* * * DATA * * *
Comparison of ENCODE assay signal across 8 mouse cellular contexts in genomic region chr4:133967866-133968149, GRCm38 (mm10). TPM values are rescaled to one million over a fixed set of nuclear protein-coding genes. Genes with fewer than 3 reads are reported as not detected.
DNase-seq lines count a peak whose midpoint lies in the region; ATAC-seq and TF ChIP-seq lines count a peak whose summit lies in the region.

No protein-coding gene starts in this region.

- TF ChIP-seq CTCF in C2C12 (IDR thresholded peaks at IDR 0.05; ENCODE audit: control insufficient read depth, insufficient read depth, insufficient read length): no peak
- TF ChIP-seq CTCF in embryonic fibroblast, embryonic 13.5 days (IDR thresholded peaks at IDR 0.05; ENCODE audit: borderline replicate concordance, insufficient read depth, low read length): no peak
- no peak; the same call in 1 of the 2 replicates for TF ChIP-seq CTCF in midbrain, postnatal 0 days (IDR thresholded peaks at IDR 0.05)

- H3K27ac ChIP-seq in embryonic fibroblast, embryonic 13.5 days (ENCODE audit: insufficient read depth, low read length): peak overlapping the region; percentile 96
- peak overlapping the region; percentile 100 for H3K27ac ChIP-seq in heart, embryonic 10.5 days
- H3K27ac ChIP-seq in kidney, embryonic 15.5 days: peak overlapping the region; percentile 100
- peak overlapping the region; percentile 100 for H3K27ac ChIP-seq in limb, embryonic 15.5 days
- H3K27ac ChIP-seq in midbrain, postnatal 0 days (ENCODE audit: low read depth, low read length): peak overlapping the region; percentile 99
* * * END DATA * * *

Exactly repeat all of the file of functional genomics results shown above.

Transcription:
Comparison of ENCODE assay signal across 8 mouse cellular contexts in genomic region chr4:133967866-133968149, GRCm38 (mm10). TPM values are rescaled to one million over a fixed set of nuclear protein-coding genes. Genes with fewer than 3 reads are reported as not detected.
DNase-seq lines count a peak whose midpoint lies in the region; ATAC-seq and TF ChIP-seq lines count a peak whose summit lies in the region.

No protein-coding gene starts in this region.

- TF ChIP-seq CTCF in C2C12 (IDR thresholded peaks at IDR 0.05; ENCODE audit: control insufficient read depth, insufficient read depth, insufficient read length): no peak
- TF ChIP-seq CTCF in embryonic fibroblast, embryonic 13.5 days (IDR thresholded peaks at IDR 0.05; ENCODE audit: borderline replicate concordance, insufficient read depth, low read length): no peak
- no peak; the same call in 1 of the 2 replicates for TF ChIP-seq CTCF in midbrain, postnatal 0 days (IDR thresholded peaks at IDR 0.05)

- H3K27ac ChIP-seq in embryonic fibroblast, embryonic 13.5 days (ENCODE audit: insufficient read depth, low read length): peak overlapping the region; percentile 96
- peak overlapping the region; percentile 100 for H3K27ac ChIP-seq in heart, embryonic 10.5 days
- H3K27ac ChIP-seq in kidney, embryonic 15.5 days: peak overlapping the region; percentile 100
- peak overlapping the region; percentile 100 for H3K27ac ChIP-seq in limb, embryonic 15.5 days
- H3K27ac ChIP-seq in midbrain, postnatal 0 days (ENCODE audit: low read depth, low read length): peak overlapping the region; percentile 99